Ninjas are internet royalty. At some point in the long forgotten youth of the internet the concept of a Ninja fighting a Pirate was introduced, and everyone went giddy. It’s quite refreshing to have a ninja game without pirates in, or aliens, zombies, robots or anything else. Ten Ton Ninja is a platforming/puzzle game based around ninjas and their insatiable love of gems, and there are no pirates.
Ten Ton Ninja (the name coming, I assume, from the eponymous ninja’s inability to walk) is a freeware game very much in the same vein as N. You play a ninja who is in possession of a swanky grappling hook, amazing gymnastic prowess and a cast-iron stomach, and your purpose is to collect everything shiny in a given level by swinging around like a madman and touching the floor as little as possible.
To thwart you in your quest for gems are various enemies, including other ninjas, walls, rockets and lasers, which will all come after you with vicious abandon just to stop you, you greedy little ninja!
And that’s the entire concept of the game. It’s one of those games that is simple in design, yet complex in effect. The simple design of swinging around a level and dodging lasers and rockets sounds simple enough, but then you remember that swinging around is the only way you can move. If you want to reach an out of reach gem you have to launch yourself at it, which means getting the angle just right, the velocity spot on, then reattaching yourself to a grapple point before you hit the floor and lose your bonus.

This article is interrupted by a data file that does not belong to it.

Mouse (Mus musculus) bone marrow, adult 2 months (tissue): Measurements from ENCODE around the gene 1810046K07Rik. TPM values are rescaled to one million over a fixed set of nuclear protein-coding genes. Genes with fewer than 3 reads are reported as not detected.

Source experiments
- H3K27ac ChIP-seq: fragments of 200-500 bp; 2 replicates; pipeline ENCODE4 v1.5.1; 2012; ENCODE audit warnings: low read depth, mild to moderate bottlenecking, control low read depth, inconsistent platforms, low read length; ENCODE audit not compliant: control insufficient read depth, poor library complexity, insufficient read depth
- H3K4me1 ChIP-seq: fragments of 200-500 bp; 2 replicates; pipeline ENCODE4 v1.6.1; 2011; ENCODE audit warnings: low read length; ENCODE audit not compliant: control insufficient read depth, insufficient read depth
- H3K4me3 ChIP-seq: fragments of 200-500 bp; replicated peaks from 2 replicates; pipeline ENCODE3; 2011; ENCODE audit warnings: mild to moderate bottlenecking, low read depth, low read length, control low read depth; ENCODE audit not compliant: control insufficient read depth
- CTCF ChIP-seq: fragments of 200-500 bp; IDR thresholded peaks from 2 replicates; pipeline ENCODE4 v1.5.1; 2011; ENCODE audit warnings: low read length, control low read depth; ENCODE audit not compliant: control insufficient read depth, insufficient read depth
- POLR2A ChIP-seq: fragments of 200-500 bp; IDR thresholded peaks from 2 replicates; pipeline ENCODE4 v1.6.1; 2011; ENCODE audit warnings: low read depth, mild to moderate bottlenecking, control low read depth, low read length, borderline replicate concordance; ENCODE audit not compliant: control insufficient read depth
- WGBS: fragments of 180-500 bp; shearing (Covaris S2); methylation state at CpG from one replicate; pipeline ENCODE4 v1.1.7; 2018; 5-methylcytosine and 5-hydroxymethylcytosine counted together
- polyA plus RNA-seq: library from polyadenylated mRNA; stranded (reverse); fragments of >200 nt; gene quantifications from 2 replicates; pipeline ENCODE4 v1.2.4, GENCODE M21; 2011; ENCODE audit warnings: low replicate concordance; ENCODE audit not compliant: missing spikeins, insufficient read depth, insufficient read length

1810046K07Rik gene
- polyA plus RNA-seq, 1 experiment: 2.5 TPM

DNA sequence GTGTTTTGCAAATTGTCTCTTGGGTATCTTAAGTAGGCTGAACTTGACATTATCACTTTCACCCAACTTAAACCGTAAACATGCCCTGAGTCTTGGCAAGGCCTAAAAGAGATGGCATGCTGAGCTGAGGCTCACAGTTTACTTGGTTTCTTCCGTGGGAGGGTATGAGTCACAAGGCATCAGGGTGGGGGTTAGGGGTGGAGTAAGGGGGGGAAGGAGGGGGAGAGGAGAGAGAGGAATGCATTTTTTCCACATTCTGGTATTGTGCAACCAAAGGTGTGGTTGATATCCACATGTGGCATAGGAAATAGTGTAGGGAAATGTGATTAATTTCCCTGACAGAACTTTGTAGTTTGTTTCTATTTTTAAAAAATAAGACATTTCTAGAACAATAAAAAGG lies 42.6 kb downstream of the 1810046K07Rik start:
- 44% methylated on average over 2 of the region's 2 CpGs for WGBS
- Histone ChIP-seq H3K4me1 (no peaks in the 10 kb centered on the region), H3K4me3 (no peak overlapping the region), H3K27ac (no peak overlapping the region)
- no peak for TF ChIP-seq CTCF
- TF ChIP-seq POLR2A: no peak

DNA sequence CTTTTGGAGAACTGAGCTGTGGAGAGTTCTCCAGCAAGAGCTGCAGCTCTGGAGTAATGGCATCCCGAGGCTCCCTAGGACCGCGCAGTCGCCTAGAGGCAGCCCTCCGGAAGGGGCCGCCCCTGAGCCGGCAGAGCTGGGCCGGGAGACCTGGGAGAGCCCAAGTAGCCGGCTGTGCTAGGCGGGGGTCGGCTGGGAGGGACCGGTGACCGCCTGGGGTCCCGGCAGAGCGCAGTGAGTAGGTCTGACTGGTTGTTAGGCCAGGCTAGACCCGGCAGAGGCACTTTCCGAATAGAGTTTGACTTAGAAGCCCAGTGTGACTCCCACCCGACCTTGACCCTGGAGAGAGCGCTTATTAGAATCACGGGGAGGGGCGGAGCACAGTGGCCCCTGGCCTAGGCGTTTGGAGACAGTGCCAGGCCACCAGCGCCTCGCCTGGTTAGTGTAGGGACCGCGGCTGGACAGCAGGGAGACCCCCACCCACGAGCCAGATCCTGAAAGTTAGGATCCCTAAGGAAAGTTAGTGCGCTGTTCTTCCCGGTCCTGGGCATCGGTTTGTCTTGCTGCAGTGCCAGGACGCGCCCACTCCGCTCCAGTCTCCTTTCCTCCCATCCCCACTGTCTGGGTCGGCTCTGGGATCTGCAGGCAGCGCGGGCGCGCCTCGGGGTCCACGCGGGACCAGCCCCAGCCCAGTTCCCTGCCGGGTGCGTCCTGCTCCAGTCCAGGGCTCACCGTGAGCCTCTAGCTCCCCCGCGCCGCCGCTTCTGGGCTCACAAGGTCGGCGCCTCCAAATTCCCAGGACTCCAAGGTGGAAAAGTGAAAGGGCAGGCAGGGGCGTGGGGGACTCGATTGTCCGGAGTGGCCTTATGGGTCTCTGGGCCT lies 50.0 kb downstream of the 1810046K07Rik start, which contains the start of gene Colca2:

It’s tricky, and for someone like be it can be bloody hard, but it doesn’t pretend to be anything else. From the very beginning of the tutorials you have to perform some rather cool flips just to grab your gems, and it only gets better (and more complex) from there. You may get frustrated, in fact you almost definitely will, but the game is very lenient with you, which should help to curb your annoyance. Your ninja cannot die, for instance, each hit he takes merely chopping away at a clock in the corner of the screen. Run out of time and you fail, but it’s a much less infuriating way than dying. Likewise, the cute visual stylings will go a long way to calm you down and stop you hurling your mouse across the room, trust me on this one.
It’s not always easy, but it is always fun and charming and entrancing, which is what you want from a game really. I don’t ordinarily like these sorts of games, but Ten Ton Ninja just endears itself so well with how it handles itself, complete with some rather dry wit, that I can’t help but enjoy it. The fact that it has leaderboards, a map editor and is free only help to strengthen how amazing it is.
Even if you don’t ordinarily enjoy these sorts of games, give it a shot. What have you got to lose?
You can get your hands on Ten Ton Ninja from this website, and it’s totally free!